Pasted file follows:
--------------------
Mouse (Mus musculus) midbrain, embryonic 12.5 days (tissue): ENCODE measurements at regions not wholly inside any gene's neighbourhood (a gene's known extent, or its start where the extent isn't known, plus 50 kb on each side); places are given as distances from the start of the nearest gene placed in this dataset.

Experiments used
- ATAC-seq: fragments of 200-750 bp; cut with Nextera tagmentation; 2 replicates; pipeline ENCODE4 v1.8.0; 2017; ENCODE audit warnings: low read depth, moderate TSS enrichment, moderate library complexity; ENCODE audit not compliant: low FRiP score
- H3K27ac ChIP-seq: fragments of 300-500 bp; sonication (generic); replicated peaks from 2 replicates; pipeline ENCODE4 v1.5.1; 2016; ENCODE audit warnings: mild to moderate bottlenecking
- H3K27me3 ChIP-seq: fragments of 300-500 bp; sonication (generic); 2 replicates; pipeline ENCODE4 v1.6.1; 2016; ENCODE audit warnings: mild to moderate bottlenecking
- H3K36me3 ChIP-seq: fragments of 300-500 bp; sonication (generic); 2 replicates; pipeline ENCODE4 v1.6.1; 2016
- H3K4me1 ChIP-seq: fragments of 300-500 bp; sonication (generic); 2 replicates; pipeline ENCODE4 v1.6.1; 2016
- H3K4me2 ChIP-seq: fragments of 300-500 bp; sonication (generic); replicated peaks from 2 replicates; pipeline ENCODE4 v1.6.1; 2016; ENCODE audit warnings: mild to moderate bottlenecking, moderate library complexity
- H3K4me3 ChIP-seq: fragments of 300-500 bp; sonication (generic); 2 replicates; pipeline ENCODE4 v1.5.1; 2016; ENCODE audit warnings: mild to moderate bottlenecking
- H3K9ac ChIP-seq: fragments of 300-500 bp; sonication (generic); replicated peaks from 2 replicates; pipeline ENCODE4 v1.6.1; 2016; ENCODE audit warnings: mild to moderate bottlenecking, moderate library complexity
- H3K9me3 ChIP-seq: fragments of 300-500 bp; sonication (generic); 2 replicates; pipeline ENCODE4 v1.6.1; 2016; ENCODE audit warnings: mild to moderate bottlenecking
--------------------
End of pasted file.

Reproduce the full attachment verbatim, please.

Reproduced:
Mouse (Mus musculus) midbrain, embryonic 12.5 days (tissue): ENCODE measurements at regions not wholly inside any gene's neighbourhood (a gene's known extent, or its start where the extent isn't known, plus 50 kb on each side); places are given as distances from the start of the nearest gene placed in this dataset.

Experiments used
- ATAC-seq: fragments of 200-750 bp; cut with Nextera tagmentation; 2 replicates; pipeline ENCODE4 v1.8.0; 2017; ENCODE audit warnings: low read depth, moderate TSS enrichment, moderate library complexity; ENCODE audit not compliant: low FRiP score
- H3K27ac ChIP-seq: fragments of 300-500 bp; sonication (generic); replicated peaks from 2 replicates; pipeline ENCODE4 v1.5.1; 2016; ENCODE audit warnings: mild to moderate bottlenecking
- H3K27me3 ChIP-seq: fragments of 300-500 bp; sonication (generic); 2 replicates; pipeline ENCODE4 v1.6.1; 2016; ENCODE audit warnings: mild to moderate bottlenecking
- H3K36me3 ChIP-seq: fragments of 300-500 bp; sonication (generic); 2 replicates; pipeline ENCODE4 v1.6.1; 2016
- H3K4me1 ChIP-seq: fragments of 300-500 bp; sonication (generic); 2 replicates; pipeline ENCODE4 v1.6.1; 2016
- H3K4me2 ChIP-seq: fragments of 300-500 bp; sonication (generic); replicated peaks from 2 replicates; pipeline ENCODE4 v1.6.1; 2016; ENCODE audit warnings: mild to moderate bottlenecking, moderate library complexity
- H3K4me3 ChIP-seq: fragments of 300-500 bp; sonication (generic); 2 replicates; pipeline ENCODE4 v1.5.1; 2016; ENCODE audit warnings: mild to moderate bottlenecking
- H3K9ac ChIP-seq: fragments of 300-500 bp; sonication (generic); replicated peaks from 2 replicates; pipeline ENCODE4 v1.6.1; 2016; ENCODE audit warnings: mild to moderate bottlenecking, moderate library complexity
- H3K9me3 ChIP-seq: fragments of 300-500 bp; sonication (generic); 2 replicates; pipeline ENCODE4 v1.6.1; 2016; ENCODE audit warnings: mild to moderate bottlenecking